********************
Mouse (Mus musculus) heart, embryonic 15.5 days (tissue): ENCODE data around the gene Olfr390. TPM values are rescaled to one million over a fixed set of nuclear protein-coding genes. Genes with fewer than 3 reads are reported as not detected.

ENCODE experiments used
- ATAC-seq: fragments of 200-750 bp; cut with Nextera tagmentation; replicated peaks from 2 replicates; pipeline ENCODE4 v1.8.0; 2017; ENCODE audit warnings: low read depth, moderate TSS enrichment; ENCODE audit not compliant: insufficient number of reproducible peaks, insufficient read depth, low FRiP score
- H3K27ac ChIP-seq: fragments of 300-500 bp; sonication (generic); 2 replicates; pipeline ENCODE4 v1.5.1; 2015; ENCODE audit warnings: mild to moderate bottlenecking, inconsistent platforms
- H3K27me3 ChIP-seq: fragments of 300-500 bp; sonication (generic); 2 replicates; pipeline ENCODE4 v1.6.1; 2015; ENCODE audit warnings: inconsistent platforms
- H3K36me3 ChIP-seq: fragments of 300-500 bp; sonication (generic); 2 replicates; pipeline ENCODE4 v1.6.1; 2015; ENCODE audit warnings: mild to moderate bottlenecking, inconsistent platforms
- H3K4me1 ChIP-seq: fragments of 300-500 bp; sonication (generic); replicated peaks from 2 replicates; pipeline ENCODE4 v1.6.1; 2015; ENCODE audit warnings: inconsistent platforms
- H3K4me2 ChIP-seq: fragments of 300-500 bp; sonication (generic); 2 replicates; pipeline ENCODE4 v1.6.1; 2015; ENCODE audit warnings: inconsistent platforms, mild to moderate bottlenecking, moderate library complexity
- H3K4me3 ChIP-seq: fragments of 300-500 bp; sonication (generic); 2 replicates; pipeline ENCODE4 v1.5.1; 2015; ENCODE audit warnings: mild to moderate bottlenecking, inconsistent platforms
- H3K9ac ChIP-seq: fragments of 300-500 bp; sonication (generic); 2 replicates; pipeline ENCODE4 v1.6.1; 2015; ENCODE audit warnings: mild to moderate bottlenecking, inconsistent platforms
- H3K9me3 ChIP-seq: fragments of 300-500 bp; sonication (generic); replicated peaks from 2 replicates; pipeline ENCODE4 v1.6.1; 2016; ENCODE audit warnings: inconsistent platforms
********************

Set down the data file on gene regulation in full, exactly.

Mouse (Mus musculus) heart, embryonic 15.5 days (tissue): ENCODE data around the gene Olfr390. TPM values are rescaled to one million over a fixed set of nuclear protein-coding genes. Genes with fewer than 3 reads are reported as not detected.

ENCODE experiments used
- ATAC-seq: fragments of 200-750 bp; cut with Nextera tagmentation; replicated peaks from 2 replicates; pipeline ENCODE4 v1.8.0; 2017; ENCODE audit warnings: low read depth, moderate TSS enrichment; ENCODE audit not compliant: insufficient number of reproducible peaks, insufficient read depth, low FRiP score
- H3K27ac ChIP-seq: fragments of 300-500 bp; sonication (generic); 2 replicates; pipeline ENCODE4 v1.5.1; 2015; ENCODE audit warnings: mild to moderate bottlenecking, inconsistent platforms
- H3K27me3 ChIP-seq: fragments of 300-500 bp; sonication (generic); 2 replicates; pipeline ENCODE4 v1.6.1; 2015; ENCODE audit warnings: inconsistent platforms
- H3K36me3 ChIP-seq: fragments of 300-500 bp; sonication (generic); 2 replicates; pipeline ENCODE4 v1.6.1; 2015; ENCODE audit warnings: mild to moderate bottlenecking, inconsistent platforms
- H3K4me1 ChIP-seq: fragments of 300-500 bp; sonication (generic); replicated peaks from 2 replicates; pipeline ENCODE4 v1.6.1; 2015; ENCODE audit warnings: inconsistent platforms
- H3K4me2 ChIP-seq: fragments of 300-500 bp; sonication (generic); 2 replicates; pipeline ENCODE4 v1.6.1; 2015; ENCODE audit warnings: inconsistent platforms, mild to moderate bottlenecking, moderate library complexity
- H3K4me3 ChIP-seq: fragments of 300-500 bp; sonication (generic); 2 replicates; pipeline ENCODE4 v1.5.1; 2015; ENCODE audit warnings: mild to moderate bottlenecking, inconsistent platforms
- H3K9ac ChIP-seq: fragments of 300-500 bp; sonication (generic); 2 replicates; pipeline ENCODE4 v1.6.1; 2015; ENCODE audit warnings: mild to moderate bottlenecking, inconsistent platforms
- H3K9me3 ChIP-seq: fragments of 300-500 bp; sonication (generic); replicated peaks from 2 replicates; pipeline ENCODE4 v1.6.1; 2016; ENCODE audit warnings: inconsistent platforms